CLT, Task-Based Learning, Lexical Approach

language-word-cloudCommunicative Language Teaching (CLT) emphasizes interaction as the means and also the ultimate goal of learning a language. I don’t really get the real track of CLT, but from some other references, the activities in CLT can be Role Play , Interviews , Information Gap, Games, Language Exchanges , Surveys, Pair Work, etc., and I believe most English teachers have tried some or all of those strategies to make their students communicate and interact in English. But I think this will not work for low levels students because they will not able to communicate with limited vocabulary and limited range of grammatical functions (like my elementary school students). So, I think using CLT for teachers must involve equipping students with vocabulary, structures, and also strategies to enable the students to interact successfully.

I agree with the point by Richards and Rodgers that CLT is basically about promoting learning. But, we must ask ourselves as teacher why we teach English, who we are teaching, and why. Are our students aiming to learn or acquire English? Do they need to know certain vocabulary and linguistic rules as a means of passing an exam, or do they want to be able to interact in English? If we use CLT, we must think of why we use this to our students.

The method of Task-Based Learning (TBL) in concentrated on learning tasks that students are involved, not on the language input (Harmer: 34). By task, I mean a goal-oriented activity with a clear purpose. I think TBL is related to CLT, because doing a communication task involves achieving an outcome, creating a final product that can be appreciated by other.

I once tried some strategies on TBL to my students of diploma III of STAN Jakarta for English 2 (third semester). I didn’t teach grammatical points formally, because the purpose is to make them speak better than the previous semester. Then I forced them to use English without telling them anything about grammar (they got it in English 1). The activities can be making a list of reasons, comparing things, enlisting procedures or things that need doing in certain condition, reading graphs and figures, personal sharing, or solving a problem.

For example when the topic is “Accounting”, a listing task is: List ten reasons why accounting is important (my students must know the answer since they got Principles of Accounting in semester 1). A comparing task might be to compare budgeting and accounting. A problem-solving task could be to think what might happen to a company that doesn’t have an accounting department. An experience sharing task could be sharing stories about their learning activity on Principles of Accounting class. My students do the tasks in pairs, then we discuss their works by some pairs presenting their answers and others comparing or commenting the work. By doing this, my students learn to communicate with whatever English they can recall; they have no fear of failure and teacher correction in front of classmates. In the language focus session, I explained specific features that they did in discussion, then I gave some practice to do at home (e.g. when I found they use comparatives, the exercise will be making three comparative sentences).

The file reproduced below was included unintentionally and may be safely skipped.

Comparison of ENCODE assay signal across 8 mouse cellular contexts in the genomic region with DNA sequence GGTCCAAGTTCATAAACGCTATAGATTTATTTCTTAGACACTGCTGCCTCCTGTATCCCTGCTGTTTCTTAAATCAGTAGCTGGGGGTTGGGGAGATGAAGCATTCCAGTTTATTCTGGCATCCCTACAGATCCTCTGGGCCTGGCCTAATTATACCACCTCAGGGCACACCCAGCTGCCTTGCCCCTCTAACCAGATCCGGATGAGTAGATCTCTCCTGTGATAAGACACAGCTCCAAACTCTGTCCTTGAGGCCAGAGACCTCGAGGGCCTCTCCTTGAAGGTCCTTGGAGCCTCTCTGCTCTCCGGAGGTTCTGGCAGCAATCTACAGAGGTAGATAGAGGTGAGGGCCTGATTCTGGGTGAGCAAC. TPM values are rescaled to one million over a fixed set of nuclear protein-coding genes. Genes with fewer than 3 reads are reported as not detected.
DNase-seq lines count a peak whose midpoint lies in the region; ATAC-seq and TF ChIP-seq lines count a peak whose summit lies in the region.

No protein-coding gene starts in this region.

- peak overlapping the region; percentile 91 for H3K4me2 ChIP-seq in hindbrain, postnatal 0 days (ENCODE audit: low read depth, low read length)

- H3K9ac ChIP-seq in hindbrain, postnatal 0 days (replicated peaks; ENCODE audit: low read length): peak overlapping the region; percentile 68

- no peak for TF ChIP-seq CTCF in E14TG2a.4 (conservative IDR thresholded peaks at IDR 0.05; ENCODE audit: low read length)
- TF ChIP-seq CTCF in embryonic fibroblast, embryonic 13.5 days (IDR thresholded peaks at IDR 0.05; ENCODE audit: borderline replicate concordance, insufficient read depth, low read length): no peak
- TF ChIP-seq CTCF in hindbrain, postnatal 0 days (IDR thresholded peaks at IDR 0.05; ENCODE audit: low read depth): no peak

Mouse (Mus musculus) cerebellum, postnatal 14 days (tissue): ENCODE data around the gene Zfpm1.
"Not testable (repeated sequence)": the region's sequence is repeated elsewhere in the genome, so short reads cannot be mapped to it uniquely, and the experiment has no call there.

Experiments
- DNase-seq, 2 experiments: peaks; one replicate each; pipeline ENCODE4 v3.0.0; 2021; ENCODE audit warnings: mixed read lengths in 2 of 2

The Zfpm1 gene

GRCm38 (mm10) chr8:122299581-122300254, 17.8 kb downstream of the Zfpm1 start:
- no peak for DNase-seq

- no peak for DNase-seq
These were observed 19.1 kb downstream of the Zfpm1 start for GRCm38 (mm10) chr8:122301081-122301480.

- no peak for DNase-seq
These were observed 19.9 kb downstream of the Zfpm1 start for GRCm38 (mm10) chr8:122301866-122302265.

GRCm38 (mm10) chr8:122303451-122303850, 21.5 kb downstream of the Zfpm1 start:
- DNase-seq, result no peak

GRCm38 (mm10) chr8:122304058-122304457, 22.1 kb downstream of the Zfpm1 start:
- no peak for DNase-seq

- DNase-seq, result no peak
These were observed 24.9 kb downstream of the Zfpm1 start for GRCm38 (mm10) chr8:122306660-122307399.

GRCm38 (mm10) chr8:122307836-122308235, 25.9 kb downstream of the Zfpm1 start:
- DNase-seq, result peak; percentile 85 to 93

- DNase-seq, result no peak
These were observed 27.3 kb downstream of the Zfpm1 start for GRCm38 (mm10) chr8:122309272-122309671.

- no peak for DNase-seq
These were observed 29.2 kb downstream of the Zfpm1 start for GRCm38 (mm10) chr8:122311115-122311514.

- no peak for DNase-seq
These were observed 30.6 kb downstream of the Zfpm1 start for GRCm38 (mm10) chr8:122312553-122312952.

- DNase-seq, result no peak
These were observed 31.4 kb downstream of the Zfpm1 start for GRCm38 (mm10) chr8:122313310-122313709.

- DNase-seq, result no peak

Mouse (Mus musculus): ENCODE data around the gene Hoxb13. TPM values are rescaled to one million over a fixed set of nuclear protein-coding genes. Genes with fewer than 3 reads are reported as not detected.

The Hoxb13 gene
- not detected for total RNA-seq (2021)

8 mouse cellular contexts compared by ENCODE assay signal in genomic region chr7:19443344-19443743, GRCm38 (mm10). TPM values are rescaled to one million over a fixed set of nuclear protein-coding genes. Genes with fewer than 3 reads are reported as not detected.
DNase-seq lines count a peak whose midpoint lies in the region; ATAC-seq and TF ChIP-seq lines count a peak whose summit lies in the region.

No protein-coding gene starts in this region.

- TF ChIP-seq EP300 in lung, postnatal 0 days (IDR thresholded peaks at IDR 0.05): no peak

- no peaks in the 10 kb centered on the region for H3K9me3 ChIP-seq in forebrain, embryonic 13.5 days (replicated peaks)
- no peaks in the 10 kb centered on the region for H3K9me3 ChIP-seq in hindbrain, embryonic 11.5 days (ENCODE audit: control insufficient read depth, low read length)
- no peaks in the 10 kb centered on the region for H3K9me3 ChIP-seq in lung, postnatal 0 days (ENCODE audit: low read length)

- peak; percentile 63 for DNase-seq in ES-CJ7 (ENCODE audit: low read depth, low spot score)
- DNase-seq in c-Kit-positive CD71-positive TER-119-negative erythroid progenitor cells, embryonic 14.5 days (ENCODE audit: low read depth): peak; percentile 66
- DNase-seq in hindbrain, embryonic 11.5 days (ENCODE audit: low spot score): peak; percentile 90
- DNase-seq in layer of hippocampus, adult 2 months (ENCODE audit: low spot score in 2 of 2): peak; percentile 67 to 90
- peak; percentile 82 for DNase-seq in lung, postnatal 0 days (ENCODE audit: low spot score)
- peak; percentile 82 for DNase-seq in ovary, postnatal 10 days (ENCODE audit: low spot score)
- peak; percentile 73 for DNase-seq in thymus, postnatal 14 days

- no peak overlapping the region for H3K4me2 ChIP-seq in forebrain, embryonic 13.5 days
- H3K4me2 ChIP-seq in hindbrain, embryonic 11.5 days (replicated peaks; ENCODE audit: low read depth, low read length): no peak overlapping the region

I find out that my students enjoy this strategy, because they also love challenging activities (indeed both STAN students and lecturers are assignment lovers…). I think this TBL is also a challenge for teacher too because the language focus part does need careful preparation. Teacher must be ready with whatever analysis activity to explain some problems. But, I have my own strategy: if I may not know the answers to incidental language questions, I just encourage them to explore the further answer on their own, and I will discuss it with them in the next meeting.

According to the literature that I read, the Lexical Approach develops many of the fundamental principles advanced by proponents of the Communicative Approach. The most important difference is the increased understanding of the nature of lexis in naturally occurring language, and its potential contribution to language pedagogy. Just like CLT, I think I do not have a clear idea of what the Lexical Approach actually looks like in practice.

As I see it, teaching vocabulary cannot be separated from grammar and topic of learning (e.g. accounting, taxation, families, pets, etc). I will tell an example of my teaching activity related to vocabulary building for my students at diploma III STAN Jakarta; I don’t know whether that uses Lexical Approach or not, but that activity gave my students new words in an organized and sequenced way.

Teaching vocabulary to me can be integrated with reading activity or communicative activity. I teach vocabulary material by taking the topic as listed in the syllabus . Since this was ESP class, I told my English 1 students before to learn by heart the list of special terms on the chapter at home. This because I do not want to always give everything to my students, sometimes they have to workout themselves. Then in the classroom, I gave an exercise (Fill in the blanks with the appropriate special terms listed in the right column. E.g. The profit that results from investments into a capital asset, such as stocks, bonds or real estate, which exceeds the purchase price is called…. The answer is capital gain). For me, it was a true vocabulary learning by students’ discovering themselves.*

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